I grew up in rural south central Montana and first came to the Fargo/Moorhead area to attain my Bachelor's degree at Concordia College in Biology and Chemistry. Currently, I am a Master's student in the Biological Sciences Department in the Dr. Steve Travers lab studying plant evolutionary ecology.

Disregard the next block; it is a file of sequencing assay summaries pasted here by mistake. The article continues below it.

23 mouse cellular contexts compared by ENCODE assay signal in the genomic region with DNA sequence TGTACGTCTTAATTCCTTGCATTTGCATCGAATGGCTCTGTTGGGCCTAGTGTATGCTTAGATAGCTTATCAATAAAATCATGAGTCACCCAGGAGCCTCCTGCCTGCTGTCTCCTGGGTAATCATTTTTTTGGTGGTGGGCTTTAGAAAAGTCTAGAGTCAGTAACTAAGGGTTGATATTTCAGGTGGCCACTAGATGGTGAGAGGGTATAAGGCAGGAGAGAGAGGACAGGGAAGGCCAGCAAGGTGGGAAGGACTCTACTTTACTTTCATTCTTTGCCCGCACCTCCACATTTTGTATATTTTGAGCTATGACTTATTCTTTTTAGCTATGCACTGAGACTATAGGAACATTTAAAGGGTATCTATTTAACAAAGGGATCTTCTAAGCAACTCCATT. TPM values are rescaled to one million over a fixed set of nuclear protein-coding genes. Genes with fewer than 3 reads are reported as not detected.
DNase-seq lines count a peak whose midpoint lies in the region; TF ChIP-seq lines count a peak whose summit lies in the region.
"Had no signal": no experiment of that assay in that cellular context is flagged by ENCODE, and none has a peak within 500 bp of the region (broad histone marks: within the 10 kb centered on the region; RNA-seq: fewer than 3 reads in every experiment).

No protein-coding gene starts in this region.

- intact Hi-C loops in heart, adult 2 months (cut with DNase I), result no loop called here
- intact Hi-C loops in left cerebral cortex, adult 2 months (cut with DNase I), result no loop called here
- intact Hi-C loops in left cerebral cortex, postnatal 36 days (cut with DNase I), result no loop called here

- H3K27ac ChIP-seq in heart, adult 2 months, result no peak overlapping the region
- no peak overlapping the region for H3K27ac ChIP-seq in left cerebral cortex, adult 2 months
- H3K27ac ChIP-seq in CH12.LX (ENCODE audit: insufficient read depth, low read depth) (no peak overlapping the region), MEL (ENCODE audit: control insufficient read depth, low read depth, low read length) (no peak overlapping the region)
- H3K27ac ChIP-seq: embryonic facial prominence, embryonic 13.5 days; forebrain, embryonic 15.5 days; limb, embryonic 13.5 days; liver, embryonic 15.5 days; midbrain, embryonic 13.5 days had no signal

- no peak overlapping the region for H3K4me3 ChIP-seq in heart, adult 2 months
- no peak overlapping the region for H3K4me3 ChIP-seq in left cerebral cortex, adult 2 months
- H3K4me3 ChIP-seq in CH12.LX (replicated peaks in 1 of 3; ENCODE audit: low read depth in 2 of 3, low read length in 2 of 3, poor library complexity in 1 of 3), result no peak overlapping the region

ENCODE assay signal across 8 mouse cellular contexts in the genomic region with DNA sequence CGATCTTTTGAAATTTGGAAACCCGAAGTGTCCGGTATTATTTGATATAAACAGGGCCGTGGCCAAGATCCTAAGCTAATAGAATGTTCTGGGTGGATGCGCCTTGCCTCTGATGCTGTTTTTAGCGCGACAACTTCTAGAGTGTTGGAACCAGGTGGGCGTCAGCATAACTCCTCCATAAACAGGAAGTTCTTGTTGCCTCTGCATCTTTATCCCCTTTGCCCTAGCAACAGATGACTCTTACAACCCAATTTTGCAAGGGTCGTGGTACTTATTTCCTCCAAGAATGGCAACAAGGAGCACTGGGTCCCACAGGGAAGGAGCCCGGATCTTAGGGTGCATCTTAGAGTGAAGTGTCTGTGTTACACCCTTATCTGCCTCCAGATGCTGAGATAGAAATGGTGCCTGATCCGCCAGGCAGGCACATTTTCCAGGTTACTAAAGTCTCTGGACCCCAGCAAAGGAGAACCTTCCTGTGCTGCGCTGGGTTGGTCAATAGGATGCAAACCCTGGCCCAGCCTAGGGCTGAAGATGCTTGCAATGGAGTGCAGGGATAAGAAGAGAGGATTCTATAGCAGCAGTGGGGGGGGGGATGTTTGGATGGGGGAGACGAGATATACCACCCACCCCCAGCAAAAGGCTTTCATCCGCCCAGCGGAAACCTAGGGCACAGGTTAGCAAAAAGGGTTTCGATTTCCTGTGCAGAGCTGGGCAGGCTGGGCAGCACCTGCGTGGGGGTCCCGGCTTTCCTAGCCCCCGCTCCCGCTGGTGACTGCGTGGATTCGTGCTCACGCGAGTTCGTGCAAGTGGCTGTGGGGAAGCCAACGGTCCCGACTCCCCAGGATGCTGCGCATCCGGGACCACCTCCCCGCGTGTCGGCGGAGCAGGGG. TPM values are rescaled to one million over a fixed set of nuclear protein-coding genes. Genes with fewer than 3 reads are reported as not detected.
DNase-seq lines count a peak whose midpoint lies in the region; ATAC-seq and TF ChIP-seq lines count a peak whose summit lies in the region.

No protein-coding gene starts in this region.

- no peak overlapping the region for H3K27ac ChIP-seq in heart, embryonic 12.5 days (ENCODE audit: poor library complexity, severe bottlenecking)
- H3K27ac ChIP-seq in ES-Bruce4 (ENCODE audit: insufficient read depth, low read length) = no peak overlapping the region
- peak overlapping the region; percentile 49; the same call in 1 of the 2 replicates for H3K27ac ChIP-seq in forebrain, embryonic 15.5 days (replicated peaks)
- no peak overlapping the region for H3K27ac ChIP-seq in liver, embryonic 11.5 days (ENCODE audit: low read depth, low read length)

My research focus is the temperature tolerance in a noxious weed called horsenettle (Solanum carolinense), which is spreading northward. Horsenettle currently spans much of the United States and resides in places of dramatically different temperature regimes. I am specifically comparing the temperature tolerance of populations in Texas and Minnesota for both the gametophytic (haploid) and sporophytic (diploid) life history stages to better understand the mechanisms of adaptation and evolution of temperature tolerance. My research is important because climate change is altering local conditions which affects the ranges in which plants can live or crops can grow. Understanding mechanisms of temperature tolerance adaptations has implications for restoration efforts and crop breeding.